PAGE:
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This Music Will Turn You Into a Writing Machine

by Mona Lazar 2 months ago in how to
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I use it every day and it works wonders for my productivity.

This Music Will Turn You Into a Writing Machine
Photo by Soundtrap on Unsplash

I am slowly but surely turning myself into a well-oiled writing machine.

And today (yes, today) I discovered one of the things that helped me so much towards writing faster and I wanted to share it with you. It’s the trick that takes me from writing at a normal human speed to writing like a possessed writing machine. A tool that has been around since the beginning of time:


Without even realizing it, I was using music to get myself in a state where there is nothing else but my sparked-up brain and my fingers hitting the laptop keys.

I write and publish every day.

Most of my latest articles are at least 1000 words long and I write them at the speed of 2–3 hours per article. I wasn’t able to do that 3 months ago.

I can do it now because I’m in the flow. The magic state that transports you to an area of nothing but magic, creativity, productivity, and pure happiness.

Below you can find a few of the links that I personally alternate between to get the words rolling.

The links are not affiliated, free for everybody to use, and shared with love.

Ocean sounds and peaceful waves are my go-to for every day inspired and relaxed writing and when I also need to drown out the noise around me. And what can drown them better than the sounds of water?

These will help you write, study, meditate, sleep, chill and mentally send you to a perfect beach with a colorful cocktail in your hand. What more can you wish for?

If I want to go one step further and deeper into my creative endeavor, I need something that can bring my focus to the next level and connect me with my writing while disconnecting me from the world around me.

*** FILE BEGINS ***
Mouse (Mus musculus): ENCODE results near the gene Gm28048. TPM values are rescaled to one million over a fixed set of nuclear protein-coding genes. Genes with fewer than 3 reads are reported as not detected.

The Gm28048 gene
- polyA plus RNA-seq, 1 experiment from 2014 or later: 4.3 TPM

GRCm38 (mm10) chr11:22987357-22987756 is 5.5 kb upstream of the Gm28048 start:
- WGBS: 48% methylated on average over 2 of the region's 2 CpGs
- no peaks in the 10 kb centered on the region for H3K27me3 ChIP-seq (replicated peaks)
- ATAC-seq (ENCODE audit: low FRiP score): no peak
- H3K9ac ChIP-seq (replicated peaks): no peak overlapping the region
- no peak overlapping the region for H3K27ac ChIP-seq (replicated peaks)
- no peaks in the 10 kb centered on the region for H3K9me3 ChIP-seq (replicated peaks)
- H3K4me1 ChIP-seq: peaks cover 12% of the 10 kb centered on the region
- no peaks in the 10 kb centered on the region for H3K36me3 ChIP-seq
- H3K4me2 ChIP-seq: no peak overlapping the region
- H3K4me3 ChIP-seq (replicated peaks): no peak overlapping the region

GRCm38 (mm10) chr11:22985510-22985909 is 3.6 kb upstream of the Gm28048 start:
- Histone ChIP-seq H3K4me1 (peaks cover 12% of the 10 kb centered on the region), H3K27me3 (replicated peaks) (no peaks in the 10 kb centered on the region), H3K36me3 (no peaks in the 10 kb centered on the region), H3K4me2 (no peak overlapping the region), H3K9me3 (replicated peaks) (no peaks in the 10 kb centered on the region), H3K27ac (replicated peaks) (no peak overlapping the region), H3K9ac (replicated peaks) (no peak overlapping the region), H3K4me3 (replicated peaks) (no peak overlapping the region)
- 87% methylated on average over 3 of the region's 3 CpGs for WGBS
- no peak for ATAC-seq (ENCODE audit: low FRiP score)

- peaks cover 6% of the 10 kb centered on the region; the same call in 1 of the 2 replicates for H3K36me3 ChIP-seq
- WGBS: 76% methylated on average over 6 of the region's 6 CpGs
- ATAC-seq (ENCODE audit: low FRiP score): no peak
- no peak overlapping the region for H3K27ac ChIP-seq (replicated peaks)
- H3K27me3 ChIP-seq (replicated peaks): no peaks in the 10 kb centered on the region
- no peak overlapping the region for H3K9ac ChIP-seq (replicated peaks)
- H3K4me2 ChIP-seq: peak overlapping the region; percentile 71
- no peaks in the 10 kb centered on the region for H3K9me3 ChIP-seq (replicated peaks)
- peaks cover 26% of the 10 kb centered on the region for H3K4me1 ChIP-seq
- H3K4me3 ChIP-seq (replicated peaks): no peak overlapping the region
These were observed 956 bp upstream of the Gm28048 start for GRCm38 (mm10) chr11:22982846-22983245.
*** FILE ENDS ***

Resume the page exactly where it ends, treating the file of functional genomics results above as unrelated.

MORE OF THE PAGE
Brown noise covers a wide array of needs, from deep relaxation to high productivity. It uses only low frequency and heavy notes, loaded with bass and it sounds like a roaring river in the distance, or like being inside the bowels of a huge plane.

It makes me feel safe, warm, protected, and oh-so-productive.

But if things are about to get seriously serious and I need to actively concentrate on something, I use the pure gamma waves. These are for writing where I have to gather data, do research, and put them all together into an article that is not only loaded with science but also pleasant to the ear, eye, and brain.

According to Healthline,

Your brain produces the speediest of brain waves, the gamma waves when you’re actively involved in processing information and learning. You’re concentrating and solving problems, and these brainwaves, which tend to measure upward of 35 Hz, are the proof.

Please listen to this with headphones. Otherwise, it will sound like a big nothing and will not do the trick. When using headphones they sound and feel like a machine has taken over your brain and is operating your hands. You will experience machine-like speed in both creativity, productivity, and overall speed.

I would advise you only use these gamma waves for the articles that require the most amount of brain power because they will take a toll on you eventually. You will notice that after a couple of hours of listening to them you’ll feel like you had an overdose of something meant to elevate your senses, like an overdose of caffeine. You will have high energy, but it can also feel tiring and make you woozy.

Conclusion: don’t OD on the gamma, guys!

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Mona Lazar

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